Illustrator is superior for text graphics and vectors.  In design I use both as both have strengths and weaknesses.  Vector graphics are especially useful for items that would need to be both in print and on the web - because you can stretch them without pixelation, loss of quality etc. 

    Illustrator and Photoshop each have their advantages and you'll be a better designer if you master them both.

  25. imkd profile image60
    imkdposted 4 years ago

    whatever we can design on illustrator, we can't draw it on photoshop. so both are different but in quality i like illustrator most.

  26. Prokid profile image60
    Prokidposted 4 years ago

    Both are good and do the same thing but most people just prefer photoshop.

  27. vectorism profile image72
    vectorismposted 4 years ago

    For some who thinks Photoshop & Illustrator is the same, such as they saw the plane & helicopter is no different.. lol

  28. businesscardprint profile image78
    businesscardprintposted 4 years ago

    From a commercial point of view, if you're starting out as a designer then it's important to learn the differences between pixel-based software (Photoshop etc.) and vector (Illustrator, Freehand, Corel etc.) as this can impact heavily on the print costs for your client.

    If the logo(s) is only ever to be used on a website, then any of the graphics programs, such as Photoshop, Illustrator, Corel, Freehand etc. are suitable.

    However, if the site owner is ever likely to need printed stationery, (to include the logo), then the best option is Illustrator.

    Logos using more than one colour, and designed in Photoshop, can generally only be printed using a 4 colour process (CMYK). e.g. if the logo is designed using just red & black in Photoshop then it would still need to be reproduced using a mix of CMYK, (Cyan, Magenta, Yellow & Black). This means that all the client's stationery would need to be printed in 4 colours, (expensive!).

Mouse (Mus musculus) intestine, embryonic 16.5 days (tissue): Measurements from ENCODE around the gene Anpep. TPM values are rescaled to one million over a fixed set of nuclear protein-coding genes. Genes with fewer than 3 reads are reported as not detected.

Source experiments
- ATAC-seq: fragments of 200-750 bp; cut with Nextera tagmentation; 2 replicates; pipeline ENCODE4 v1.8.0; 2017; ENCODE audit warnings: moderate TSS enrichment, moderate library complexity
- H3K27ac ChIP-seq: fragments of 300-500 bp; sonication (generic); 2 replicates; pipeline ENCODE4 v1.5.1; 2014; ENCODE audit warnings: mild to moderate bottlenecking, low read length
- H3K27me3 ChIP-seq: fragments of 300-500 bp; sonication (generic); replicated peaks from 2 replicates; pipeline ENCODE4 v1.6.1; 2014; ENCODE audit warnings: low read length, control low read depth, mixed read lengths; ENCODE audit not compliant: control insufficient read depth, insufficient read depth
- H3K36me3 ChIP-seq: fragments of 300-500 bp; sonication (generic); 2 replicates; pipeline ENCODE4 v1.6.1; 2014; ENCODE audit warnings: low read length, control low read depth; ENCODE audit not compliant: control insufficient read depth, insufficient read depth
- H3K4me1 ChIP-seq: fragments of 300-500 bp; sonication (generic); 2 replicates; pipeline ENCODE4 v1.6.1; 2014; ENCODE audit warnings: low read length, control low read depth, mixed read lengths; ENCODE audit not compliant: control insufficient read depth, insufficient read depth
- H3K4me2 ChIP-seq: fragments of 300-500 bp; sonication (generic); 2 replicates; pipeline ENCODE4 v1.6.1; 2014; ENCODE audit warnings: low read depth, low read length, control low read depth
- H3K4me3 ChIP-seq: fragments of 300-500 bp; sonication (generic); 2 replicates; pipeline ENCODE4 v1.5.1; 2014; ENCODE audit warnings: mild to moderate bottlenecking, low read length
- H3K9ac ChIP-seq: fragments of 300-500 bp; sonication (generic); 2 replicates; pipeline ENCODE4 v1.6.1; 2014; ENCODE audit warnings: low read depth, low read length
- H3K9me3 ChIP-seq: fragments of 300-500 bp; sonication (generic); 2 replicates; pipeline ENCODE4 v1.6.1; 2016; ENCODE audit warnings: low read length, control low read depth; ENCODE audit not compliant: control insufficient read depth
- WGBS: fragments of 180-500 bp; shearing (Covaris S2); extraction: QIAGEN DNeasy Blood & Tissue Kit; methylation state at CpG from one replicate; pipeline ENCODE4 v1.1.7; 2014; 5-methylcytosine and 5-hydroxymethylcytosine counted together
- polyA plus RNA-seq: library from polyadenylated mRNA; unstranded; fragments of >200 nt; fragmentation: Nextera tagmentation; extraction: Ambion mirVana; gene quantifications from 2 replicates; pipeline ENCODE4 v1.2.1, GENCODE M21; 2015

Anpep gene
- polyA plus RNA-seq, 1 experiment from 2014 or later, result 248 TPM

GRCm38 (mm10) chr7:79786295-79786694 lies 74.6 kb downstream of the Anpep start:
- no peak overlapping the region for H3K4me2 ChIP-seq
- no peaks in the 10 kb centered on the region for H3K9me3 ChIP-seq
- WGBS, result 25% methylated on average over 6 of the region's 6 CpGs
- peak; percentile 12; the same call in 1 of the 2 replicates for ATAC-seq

This is ok for business cards, but when you factor in such things as letterheads, compliment slips, printed envelopes, NCR forms (Invoices, Credit Notes, Statements) etc. etc. then costs are going to be a major concern.

    Illustrator can produce the logo as 2 spot colours, red & black. Spot Colours are explained here: http://businesscardprint.hubpages.com/h … olour-CMYK

    This significantly reduces the costs of stationery, especially NCR forms, printed envelopes & continuous stationery (computer forms).

    Most professional logos are created in Illustrator for that reason.

    If anyone is looking to make the switch from web design to print design, (which can be very lucrative), then I've written some tips on making the transition here: http://www.castleprint.co.uk/web-design … esign.html

    When I get a bit of extra time I'll create a Hub on the subject as there's a fair bit involved.

    Hope this helps.

    1. lobobrandon profile image82
      lobobrandonposted 4 years ago in reply to this

      Hi businesscardprint - I'm new to designing and have got both illustrator and photoshop. It would be awesome if you could write a tutorial on how to use them smile There's so much in them - where do I begin?
      Plus there aren't any good ones online you could rank high there in time

  29. carolinemd21 profile image70
    carolinemd21posted 4 years ago

    I'm a designer and use both photoshop and illustrator. Illustrator is for drawing and kind of harder to use at first then photoshop. Photoshop is for editing photos.

  30. 0
    Rad Manposted 4 years ago

    I can't imagine one without the other. Illustrator, photoshop and indesign are all tools of the trade. Only using one would be like eating steak with only a spoon. Photoshop and Illustrator are nothing alike, but both are needed.

  31. adriatk profile image72
    adriatkposted 4 years ago

    I think they're both important in their own ways. Photoshop is essential for editing photos, and Illustrator is crucial for the manipulation of text and typography. Personally, when I am making a graphic design piece, I prefer Illustrator because I love to play around with the text.